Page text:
Dixons Retail Plc v Revenue and Customs Commissioners C-494/12
The meaning of "supply of goods" should be interpreted broadly and objectively. In the case of Dixons, customers had fraudulently used payment cards to obtain goods. The Court of Justice of the European Union ("CJEU") has ruled that the retailer still made a supply for consideration when it received payment from the card companies under a guarantee agreement.
Dixons, an electrical retailer, had agreements with American Express Europe Limited ("AmEx"), and National Westminster Bank plc (acting as "Streamline") whereby AmEx/Streamline would guarantee payments made using specific debit and credit cards. Provided Dixons followed a set of procedures, AmEx/Streamline would be obliged to make payments to Dixons even if those cards were later found to have been used fraudulently.
In the period from 13 November 2005 to 30 November 2008, AmEx and Streamline made several payments to Dixons under the respective agreements. VAT was paid on these receipts, as the relevant transactions would have been subject to VAT had they been genuine.
Dixons brought an appeal for repayment of VAT on the basis that these receipts were not consideration for a supply of goods, but rather analogous to a receipt of an insurance payment in respect of a theft, which would not attract VAT (as in the CJEU's decision in the Belgian case of British American Tobacco and Newman Shipping ECR I-7077).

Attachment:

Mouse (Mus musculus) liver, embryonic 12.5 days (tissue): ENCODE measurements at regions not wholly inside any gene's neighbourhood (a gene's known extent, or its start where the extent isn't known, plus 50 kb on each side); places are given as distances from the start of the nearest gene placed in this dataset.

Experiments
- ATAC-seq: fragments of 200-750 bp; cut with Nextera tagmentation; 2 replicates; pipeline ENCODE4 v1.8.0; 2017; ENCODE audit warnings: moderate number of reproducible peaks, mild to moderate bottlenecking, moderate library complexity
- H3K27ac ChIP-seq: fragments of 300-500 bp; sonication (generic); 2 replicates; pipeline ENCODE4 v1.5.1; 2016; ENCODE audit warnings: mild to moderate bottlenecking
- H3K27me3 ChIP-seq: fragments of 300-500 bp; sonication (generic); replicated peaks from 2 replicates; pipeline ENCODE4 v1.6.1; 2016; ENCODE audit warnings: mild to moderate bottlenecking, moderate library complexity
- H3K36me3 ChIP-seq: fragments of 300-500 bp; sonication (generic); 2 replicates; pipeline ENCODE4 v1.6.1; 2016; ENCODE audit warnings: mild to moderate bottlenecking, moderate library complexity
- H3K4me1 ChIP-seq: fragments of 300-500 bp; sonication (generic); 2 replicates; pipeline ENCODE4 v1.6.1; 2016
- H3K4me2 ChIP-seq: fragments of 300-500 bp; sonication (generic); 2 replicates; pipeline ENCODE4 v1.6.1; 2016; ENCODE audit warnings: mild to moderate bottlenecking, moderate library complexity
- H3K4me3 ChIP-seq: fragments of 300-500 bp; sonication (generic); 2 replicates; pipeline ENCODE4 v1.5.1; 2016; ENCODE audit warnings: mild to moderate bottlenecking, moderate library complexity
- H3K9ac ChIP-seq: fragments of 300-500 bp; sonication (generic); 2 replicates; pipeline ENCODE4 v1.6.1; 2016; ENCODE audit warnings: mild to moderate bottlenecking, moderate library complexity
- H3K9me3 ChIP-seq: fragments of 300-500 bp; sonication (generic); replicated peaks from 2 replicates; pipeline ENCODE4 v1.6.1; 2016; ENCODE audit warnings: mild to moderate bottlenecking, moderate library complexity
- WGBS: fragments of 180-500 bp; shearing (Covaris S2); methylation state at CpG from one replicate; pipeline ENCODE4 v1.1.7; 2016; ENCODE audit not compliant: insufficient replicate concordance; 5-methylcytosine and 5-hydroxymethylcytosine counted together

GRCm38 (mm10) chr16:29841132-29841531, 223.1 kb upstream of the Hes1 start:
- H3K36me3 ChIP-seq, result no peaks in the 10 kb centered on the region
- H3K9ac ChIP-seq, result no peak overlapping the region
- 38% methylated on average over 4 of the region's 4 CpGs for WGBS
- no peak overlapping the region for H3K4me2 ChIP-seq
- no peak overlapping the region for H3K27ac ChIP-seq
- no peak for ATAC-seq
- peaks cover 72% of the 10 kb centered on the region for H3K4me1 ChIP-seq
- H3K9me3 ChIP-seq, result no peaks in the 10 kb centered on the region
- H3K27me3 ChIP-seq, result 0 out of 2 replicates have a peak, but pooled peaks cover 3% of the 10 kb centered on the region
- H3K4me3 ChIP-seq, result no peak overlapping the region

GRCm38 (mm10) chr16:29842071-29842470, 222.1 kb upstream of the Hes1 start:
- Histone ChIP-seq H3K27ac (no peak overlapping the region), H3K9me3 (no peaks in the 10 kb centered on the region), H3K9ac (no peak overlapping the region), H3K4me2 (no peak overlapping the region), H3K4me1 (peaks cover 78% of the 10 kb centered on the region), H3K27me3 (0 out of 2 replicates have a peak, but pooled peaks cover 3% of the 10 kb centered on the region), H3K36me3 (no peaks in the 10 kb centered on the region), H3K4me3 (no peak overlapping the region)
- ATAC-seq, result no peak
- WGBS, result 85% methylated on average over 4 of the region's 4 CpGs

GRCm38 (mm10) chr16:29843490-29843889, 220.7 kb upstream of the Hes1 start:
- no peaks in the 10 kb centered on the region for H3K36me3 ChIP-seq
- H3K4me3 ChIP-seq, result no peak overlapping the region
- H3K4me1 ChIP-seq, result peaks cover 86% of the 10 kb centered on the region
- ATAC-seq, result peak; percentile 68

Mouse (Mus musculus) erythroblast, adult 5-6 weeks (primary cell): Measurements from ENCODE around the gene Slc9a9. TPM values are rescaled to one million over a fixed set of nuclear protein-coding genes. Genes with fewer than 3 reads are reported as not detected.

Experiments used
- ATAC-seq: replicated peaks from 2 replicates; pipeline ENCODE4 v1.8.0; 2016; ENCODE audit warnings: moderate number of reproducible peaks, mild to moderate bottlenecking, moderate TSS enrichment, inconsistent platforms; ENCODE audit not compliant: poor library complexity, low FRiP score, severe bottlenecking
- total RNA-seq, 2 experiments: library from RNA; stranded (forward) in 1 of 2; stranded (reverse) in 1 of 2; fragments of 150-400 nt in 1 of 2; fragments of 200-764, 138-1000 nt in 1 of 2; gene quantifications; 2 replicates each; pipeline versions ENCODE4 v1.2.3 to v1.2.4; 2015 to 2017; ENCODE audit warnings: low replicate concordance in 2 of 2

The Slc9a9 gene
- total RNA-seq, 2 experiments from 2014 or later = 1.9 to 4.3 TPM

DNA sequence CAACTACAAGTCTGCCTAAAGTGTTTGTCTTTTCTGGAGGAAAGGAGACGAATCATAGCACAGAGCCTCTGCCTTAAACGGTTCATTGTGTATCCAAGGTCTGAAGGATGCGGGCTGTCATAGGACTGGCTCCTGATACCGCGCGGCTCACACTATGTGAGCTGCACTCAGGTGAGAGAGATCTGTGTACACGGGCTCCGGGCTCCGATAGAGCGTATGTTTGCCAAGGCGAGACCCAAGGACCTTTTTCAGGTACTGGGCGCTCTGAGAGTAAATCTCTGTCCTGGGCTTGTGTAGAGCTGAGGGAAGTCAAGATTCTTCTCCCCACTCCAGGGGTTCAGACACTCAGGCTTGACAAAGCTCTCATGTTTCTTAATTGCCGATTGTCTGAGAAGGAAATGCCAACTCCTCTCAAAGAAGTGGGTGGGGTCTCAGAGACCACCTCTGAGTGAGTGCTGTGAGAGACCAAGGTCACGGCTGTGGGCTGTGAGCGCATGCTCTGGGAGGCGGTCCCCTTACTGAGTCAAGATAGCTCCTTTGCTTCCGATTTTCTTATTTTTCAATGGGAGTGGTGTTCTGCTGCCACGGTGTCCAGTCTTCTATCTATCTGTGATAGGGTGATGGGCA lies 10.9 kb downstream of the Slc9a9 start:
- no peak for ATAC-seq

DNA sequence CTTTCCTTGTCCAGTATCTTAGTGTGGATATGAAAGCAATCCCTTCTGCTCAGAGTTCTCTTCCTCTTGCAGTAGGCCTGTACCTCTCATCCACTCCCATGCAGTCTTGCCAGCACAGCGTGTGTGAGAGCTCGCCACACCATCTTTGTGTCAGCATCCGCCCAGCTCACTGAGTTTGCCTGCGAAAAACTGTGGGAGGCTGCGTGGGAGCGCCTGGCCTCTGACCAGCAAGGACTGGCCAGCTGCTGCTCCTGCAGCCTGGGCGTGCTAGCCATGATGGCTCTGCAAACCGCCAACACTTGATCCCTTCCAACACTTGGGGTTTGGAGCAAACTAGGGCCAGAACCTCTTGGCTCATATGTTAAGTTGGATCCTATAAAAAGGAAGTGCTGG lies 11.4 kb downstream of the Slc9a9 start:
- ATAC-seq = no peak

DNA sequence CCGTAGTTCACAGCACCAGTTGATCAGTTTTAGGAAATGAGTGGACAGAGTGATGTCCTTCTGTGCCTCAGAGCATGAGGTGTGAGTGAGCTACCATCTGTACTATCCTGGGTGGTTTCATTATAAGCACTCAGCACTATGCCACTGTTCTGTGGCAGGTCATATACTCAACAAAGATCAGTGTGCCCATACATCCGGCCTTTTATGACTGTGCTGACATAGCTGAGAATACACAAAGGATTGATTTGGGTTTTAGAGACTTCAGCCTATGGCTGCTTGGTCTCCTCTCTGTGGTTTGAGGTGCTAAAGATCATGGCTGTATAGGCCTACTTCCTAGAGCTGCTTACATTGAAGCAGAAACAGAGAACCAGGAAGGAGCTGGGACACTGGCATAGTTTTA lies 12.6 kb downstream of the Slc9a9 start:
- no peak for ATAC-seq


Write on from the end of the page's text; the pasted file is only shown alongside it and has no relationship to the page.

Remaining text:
The CJEU held that the concept of "supply of goods" within the meaning of the Sixth Directive must be looked at objectively. Looking objectively at the facts of the case, the Court found that Dixons had "supplied goods" by physically transferring goods to a customer, notwithstanding that the payment card was used fraudulently. This was distinguished from the theft of goods in British American Tobacco.
The Court said that payment made for the goods by a third party (namely AmEx or Streamline) was intrinsically linked with this supply of goods. Dixons had failed to differentiate between: (1) the supply of goods between Dixons and the customer; and (2) the supply of services between Amex/Streamline and Dixons. Therefore, the Court could only conclude that Dixons received payment as consideration for the supply of goods.
Ultimately, the receipts were subject to VAT, and Dixons' appeal was dismissed.
This is an interesting result, not least because, objectively, there does not seem to be a great deal of difference between Dixons andBritish American Tobacco. In both cases, goods were taken without being paid for by those who received them, and a third party instead was obliged to pay. Commentators have suggested that the Court may have been influenced by the principle of fiscal neutrality. A different result would have meant that retailers would be in a better position on a fraudulent transaction than on a lawful transaction.
What this case does tell us is that the concept of "supply of goods" must be interpreted broadly, using objective criteria, including (but not limited to) the time of the supply in relation to the receipt of payment.